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Timmy B’s ’92 Mitsubishi Evo I

16 December 2019



Name: Timmy B // Age: 32 // Location: Wellington // Occupation: Bank manager

NZ Performance Car: Hi, Tim. Tell us what made you want to buy an Evo, and why this one.
Tim: Hey, NZPC. One of the cars Dad had when I was young was an Evo III — I think it was about 1997. I had some pretty fond memories of that and thought to myself, I want to buy one of these one day. When I started looking, there were a few white and silver ones, but they didn’t really stand out to me, then this green one with bronze wheels turned up on Trade Me. It was in Nelson. I really liked the look of it, so I jumped on the ferry and picked it up straight away.

You’ve now been building it for over a decade; what’s caused the build to span so long?
Let’s just say ‘motors’ — yes, that’s plural. I have had a few issues in that decade. The first casualty was due to crank walk, a common issue in the early Evos, and that’s when the real modifications started. Since the motor needed a rebuild, I thought, let’s forge this one. That ended up being a three-year build. I took it to Powercruise not long after finishing it and ended up having an issue in the head and dropping a valve. So, a quick rebuild was needed; a new piston, valves — at the time, I decided on replacing the valves with oversized ones, which meant that, once it was back together, it needed to go back to the dyno, and that’s when I lost the third engine. The oil pump failed and toasted the crank and the block; my partner, Jess, said it was the quietest trip back from Auckland — I think I said about three words in the eight-hour drive! So, three motors had spanned about seven years, and the last three years were spent building the motor that is in the car now.

Ouch! You’ve also recently acquired a new shell for it all to be swapped into — why’s that?
The car has reached the point where I wanted to start using it for motor sport more than as a road car. The next step would have been a roll cage and a plan to run something wider than a 215 tyre. That would involve cutting the original shell up — something that I wasn’t too keen on, as it is still in really good nick for its age. This new shell popped up on Race Car, in Shed Classifieds, earlier in the year. I thought that it looked like a great buy, but didn’t think much of it until my friend Tim Chai showed me the shell again a few months later, and it had reduced in price (bonus!). It has everything I wanted: big brakes, five stud, widebody running 245s, and a roll cage. All the hard work was done, and I didn’t have to cut up my current shell.

A solid compromise on both fronts. What does the future hold for each car now?
‘BULL3T’ has been stripped of its running gear and set aside in storage. In a couple of years, I will return it to a road car, with a much milder build. The new shell will be a dedicated race car for hill climbs, street sprints, and tracking racing.

Can’t complain about that. Cheers, Tim!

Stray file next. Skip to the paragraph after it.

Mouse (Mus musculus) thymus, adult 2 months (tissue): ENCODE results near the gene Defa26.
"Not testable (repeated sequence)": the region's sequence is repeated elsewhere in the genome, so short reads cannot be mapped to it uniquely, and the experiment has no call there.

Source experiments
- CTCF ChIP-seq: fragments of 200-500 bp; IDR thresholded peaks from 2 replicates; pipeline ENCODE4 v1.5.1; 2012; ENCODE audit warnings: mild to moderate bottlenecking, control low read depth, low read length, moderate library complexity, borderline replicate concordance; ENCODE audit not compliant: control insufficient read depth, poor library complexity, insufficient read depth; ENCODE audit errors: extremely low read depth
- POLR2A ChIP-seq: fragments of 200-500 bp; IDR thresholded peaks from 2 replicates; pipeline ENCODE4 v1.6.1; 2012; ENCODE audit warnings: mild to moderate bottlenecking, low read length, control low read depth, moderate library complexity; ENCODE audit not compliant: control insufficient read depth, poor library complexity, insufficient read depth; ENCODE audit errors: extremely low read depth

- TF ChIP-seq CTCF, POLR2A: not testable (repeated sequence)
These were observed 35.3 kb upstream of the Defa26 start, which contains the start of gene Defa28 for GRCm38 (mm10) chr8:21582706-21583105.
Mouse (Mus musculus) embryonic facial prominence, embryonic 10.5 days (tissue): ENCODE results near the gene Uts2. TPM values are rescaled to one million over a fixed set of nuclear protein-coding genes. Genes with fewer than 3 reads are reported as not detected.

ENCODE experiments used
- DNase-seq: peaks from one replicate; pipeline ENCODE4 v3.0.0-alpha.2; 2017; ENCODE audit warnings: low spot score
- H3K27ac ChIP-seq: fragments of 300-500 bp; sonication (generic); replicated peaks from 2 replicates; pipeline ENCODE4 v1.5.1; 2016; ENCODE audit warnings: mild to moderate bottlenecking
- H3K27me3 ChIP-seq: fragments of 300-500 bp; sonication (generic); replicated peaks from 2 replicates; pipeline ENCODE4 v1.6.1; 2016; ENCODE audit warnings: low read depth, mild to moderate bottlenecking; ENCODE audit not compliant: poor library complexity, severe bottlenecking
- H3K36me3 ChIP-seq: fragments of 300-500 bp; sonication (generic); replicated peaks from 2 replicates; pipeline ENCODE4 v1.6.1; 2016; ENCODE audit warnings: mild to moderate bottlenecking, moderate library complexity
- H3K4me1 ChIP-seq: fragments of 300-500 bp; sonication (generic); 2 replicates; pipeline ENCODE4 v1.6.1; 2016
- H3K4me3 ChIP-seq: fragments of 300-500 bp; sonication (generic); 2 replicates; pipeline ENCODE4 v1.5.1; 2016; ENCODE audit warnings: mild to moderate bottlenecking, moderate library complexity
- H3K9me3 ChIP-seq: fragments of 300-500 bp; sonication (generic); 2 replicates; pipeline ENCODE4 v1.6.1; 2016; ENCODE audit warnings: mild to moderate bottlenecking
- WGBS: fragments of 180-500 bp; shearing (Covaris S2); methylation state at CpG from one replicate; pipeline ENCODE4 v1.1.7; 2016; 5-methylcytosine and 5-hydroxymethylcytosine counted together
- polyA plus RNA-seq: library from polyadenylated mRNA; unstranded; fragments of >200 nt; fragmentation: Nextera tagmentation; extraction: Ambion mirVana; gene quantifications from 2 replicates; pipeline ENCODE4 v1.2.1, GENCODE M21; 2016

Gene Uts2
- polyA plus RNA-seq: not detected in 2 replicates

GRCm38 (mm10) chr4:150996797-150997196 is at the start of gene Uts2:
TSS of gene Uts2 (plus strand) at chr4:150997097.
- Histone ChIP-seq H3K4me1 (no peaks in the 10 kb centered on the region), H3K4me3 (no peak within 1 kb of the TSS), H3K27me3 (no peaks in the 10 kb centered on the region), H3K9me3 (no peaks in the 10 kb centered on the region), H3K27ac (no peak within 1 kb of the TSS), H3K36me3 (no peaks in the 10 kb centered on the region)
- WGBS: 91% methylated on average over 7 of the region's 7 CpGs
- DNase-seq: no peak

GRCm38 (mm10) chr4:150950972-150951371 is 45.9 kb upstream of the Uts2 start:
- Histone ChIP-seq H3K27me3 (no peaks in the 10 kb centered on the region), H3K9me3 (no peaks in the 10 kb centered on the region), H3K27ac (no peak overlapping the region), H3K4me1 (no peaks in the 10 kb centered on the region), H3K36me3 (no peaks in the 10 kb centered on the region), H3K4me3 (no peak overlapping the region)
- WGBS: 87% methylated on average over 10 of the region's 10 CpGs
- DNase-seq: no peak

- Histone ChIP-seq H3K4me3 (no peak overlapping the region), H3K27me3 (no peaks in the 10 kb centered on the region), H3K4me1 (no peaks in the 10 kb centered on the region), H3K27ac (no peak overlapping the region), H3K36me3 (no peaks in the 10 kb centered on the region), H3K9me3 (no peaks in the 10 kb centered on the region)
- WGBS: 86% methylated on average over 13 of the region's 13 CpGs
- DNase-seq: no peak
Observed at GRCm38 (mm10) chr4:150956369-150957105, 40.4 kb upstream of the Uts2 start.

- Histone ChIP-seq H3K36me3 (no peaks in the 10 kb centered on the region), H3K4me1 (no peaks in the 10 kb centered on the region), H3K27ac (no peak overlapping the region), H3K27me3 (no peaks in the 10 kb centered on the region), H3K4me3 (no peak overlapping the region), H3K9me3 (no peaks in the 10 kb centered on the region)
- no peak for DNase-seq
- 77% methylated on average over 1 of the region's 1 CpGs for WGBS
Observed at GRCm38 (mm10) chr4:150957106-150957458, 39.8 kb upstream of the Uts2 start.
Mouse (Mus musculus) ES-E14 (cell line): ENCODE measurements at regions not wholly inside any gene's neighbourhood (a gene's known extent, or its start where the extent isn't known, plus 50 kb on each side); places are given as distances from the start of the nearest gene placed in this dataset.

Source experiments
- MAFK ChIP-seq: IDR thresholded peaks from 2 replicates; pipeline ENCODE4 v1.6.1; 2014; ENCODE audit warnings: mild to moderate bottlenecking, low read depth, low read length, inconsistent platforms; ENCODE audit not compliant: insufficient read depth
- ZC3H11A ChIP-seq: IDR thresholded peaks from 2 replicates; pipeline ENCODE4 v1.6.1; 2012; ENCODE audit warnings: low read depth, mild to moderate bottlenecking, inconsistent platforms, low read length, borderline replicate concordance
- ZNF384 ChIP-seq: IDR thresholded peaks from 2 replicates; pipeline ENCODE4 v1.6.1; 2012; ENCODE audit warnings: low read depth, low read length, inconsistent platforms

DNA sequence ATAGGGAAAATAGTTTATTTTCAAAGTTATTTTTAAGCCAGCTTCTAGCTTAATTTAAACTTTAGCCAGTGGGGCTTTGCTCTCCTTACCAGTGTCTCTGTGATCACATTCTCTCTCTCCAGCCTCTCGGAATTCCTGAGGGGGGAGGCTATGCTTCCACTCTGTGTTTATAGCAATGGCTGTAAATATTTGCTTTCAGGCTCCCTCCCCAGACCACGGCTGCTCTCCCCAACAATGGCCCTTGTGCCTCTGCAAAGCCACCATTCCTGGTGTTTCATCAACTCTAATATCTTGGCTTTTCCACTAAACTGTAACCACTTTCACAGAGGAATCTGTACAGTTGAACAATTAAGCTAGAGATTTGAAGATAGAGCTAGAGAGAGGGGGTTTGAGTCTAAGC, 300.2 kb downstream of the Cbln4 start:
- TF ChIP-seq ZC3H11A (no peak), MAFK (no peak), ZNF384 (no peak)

1992 Mitsubishi Evo I

Engine: Mitsubishi 4G63, 1998cc, straight-four; 4G63 block bored to 85.5mm, JE pistons, Eagle rods, K1 Technologies billet crank, ATI Super Damper crank pulley, RaceFab baffled sump, ported-and-polished head, Brian Crower 282-degree camshafts, Brian Crower valve springs, Brian Crower titanium retainers, Brian Crower billet valve keepers, GSC Power-Division lifters, Supertech 1mm oversized valves, Cometic head gasket, HKS cam gears, HKS cam belt, custom carbon-fibre intake, custom spun trumpet runners, Skunk2 one-litre manifold spacer, Skunk2 90mm throttle body, K&N air filter, three-inch stainless rear section exhaust, HKS power muffler, custom three-inch downpipe, Garrett GTX3582R, 0.82 exhaust housing, custom mild-steel top-mount manifold, TiAL 50mm BOV, TiAL 44mm wastegate, twin Walbro 450-litre-per-hour lift pumps, twin Bosch 044 fuel pumps, Aftermarket Industries three-litre surge tank, Aeroflow fittings, Injector Dynamics 1700cc injectors, flex-fuel ethanol-content sensor, Sard fuel-pressure regulator (FPR), M&W pro-14 capacitor-discharge ignition (CDI), 300M ignition coil, Link G4+ Storm, half-size radiator, ITL intercooler, Mocal 16-row oil cooler, custom mil-spec engine harness, Frontline Fabrication billet rocker cover, Frontline Fabrication billet coil plate, ARP fasteners
Driveline: Evo I five-speed manual, Tilton 7.25mm twin-plate, Tilton flywheel, viscous front limited-slip diff (LSD), Evo III rear plate LSD (3.9:1), Wilwood Dynapro six-pot front calipers, Hawk Performance pads, Znoelli Evo IV 294mm slotted and dimpled front rotors, Znoelli Evo I 260mm slotted and dimpled rear rotors
Interior: Evo IV Recaro, Sparco steering wheel, Racepak IQ3 Street digital dash, custom billet ‘JERK’ gear knob
Exterior: Evo III side skirts, Evo III end caps, Evo II rear spoiler, Evo II front bumper, Evo II front lip
Wheels/tyres: 17-inch Enkei Tarmac, 215/45R17 Dunlop 03Gs semi-slick
Suspension: BC Gold coilovers, Hardrace rear camber arms, Hardrace rear toe arms, Whiteline Evo VIII bump-steer tie-rod ends, Evo VIII tie rods, Ultra Racing 23mm rear sway bar, Superpro polyurethane suspension bushes, front strut brace
Power: 394kW on 27psi
Torque: 550Nm
Fuel type: BP 98 octane
Tuner: Chris Wall at Prestige Tuning and Motorsport

Thanks: My amazing girlfriend, Jess; Chris Wall at Prestige Tuning and Motorsport; Zac Haar at Carboglass; Lance and Carl Howard; Shane Mendoza; Andrew Burns; Money Mcchesney; Nick Chiew at NST; Tim Chai; Clint Rae at Rae Emerson Motorsport Developments; Circle Jerk Crew; and everyone else who has helped me with the car